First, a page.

• Panning for gold

    Left: More than 150 people panned for gold at the 2018 Yukon Goldpanning Championships. Right: Lorraine Millar looks for tiny flakes in of gold in her pan in the elite competition. (Photos: Reine Mihtla)

Lorraine Millar has packed her Swedish-made gold pan in her suitcase and is headed to Hodruša-Hámre, Slovakia to compete in the 2018 World Goldpanning Championship this weekend. Millar is one of at least 10 Canadians headed to eastern Europe on the hunt for gold, and she’s using her $2,000 first-place prize from her recent victory at the Yukon Goldpanning Championships to get there.

Since she first picked up a pan when she moved to the Yukon in 1983, Millar has traveled to Scandinavia, South Africa, Australia and elsewhere for competitions.

What is competitive goldpanning?

In a traditional speed panning competition, participants don hip-waders and stand in a trough of water, gold pan in hand. Everyone has a bucket of dirt in which five to 12 tiny, shiny gold flakes are hidden. While competitors don’t know how many they’re supposed to find, everyone has the same number.

On the start signal, participants load up their pans with dirt, swirl it with water and repeat until they’re satisfied that they’ve found all the hidden treasure. A true pro can find all of their flakes in under three minutes.

“Speed and accuracy are both important, but accuracy is probably more important because if you miss a gold flake, then that’s three minutes added to your time,” explains Andy Cunningham, an organizer of this year’s competition in Dawson City.

Millar’s strategy balances the two. “You don’t know how many flakes are in your pan at the start of each heat,” she says, “so you’re trying to find that pace that allows you to get all the gold fast enough to not be knocked out.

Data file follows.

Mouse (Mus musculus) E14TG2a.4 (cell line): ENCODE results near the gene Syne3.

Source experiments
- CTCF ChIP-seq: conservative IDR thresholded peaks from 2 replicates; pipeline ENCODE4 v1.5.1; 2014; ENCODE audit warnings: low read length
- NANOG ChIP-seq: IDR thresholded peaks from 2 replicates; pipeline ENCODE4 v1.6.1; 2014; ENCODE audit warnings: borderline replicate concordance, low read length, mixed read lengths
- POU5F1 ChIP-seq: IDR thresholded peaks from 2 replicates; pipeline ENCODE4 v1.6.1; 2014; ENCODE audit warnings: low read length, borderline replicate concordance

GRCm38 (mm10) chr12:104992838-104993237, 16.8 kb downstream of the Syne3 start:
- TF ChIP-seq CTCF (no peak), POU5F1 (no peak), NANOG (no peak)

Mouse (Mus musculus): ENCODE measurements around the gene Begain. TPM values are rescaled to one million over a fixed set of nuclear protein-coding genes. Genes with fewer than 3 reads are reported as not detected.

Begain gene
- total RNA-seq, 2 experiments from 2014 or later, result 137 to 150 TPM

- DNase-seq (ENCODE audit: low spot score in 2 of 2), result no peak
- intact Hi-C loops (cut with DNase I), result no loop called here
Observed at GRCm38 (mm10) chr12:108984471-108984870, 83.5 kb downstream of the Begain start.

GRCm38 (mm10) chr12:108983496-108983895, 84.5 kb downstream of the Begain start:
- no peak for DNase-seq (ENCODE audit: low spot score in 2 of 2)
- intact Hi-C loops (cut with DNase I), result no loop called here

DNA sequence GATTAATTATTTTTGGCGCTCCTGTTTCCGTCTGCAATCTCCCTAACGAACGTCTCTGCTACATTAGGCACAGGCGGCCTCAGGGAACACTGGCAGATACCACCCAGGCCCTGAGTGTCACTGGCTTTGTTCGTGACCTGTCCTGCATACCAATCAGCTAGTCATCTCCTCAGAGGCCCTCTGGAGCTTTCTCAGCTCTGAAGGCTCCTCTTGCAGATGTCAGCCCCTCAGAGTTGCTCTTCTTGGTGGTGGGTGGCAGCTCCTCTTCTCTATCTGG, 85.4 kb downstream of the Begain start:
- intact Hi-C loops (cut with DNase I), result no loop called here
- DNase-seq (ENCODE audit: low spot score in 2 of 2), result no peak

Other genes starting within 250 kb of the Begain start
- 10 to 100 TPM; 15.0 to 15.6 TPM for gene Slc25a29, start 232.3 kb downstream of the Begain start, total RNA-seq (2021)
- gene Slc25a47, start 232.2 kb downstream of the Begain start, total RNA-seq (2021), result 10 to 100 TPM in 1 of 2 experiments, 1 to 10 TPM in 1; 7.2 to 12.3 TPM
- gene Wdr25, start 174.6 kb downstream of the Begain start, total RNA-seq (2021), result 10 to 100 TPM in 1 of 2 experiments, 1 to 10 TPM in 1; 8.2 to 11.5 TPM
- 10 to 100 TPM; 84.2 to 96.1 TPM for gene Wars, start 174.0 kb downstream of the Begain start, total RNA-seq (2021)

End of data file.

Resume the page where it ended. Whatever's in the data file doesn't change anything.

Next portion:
“There’s all kinds of luck involved, but I don’t have particular superstitions or anything like that.”

Regardless of their time, competitors are allowed to keep all the gold flakes they find. It’s not exactly the motherlode — “[They’re worth] very, very little,” says Cunningham. “If you did it year after year and added them up, you might get a little bit, but it’s more just something that you’re going to put on your shelf.”

The rush of competing

Millar beat out five of the top Canadian goldpanners to win first prize at the 2018 Yukon Championship. She’s putting the cash toward her travel costs to eastern Europe, though she says she was planning on going to Slovakia for the big event anyway. For her, competitive gold panning is about a different kind of rush.

“Each time, the thing that I most look forward to is getting together with the friends that we’ve met over the years in the panning community from around the world,” she says. “You hope to do well, but it’s that community that’s really a draw.”

Millar won’t have to travel so far to compete in 2021; the World Championship is being held in Dawson City.

Meanwhile, her hometown is behind her and Cunningham sends his best wishes to the veteran competitor.

“I think Lorraine is going to really represent Dawson, the Yukon and Canada. She’s been at this competition countless times. I hope she has a great time, and I hope she brings back some gold.”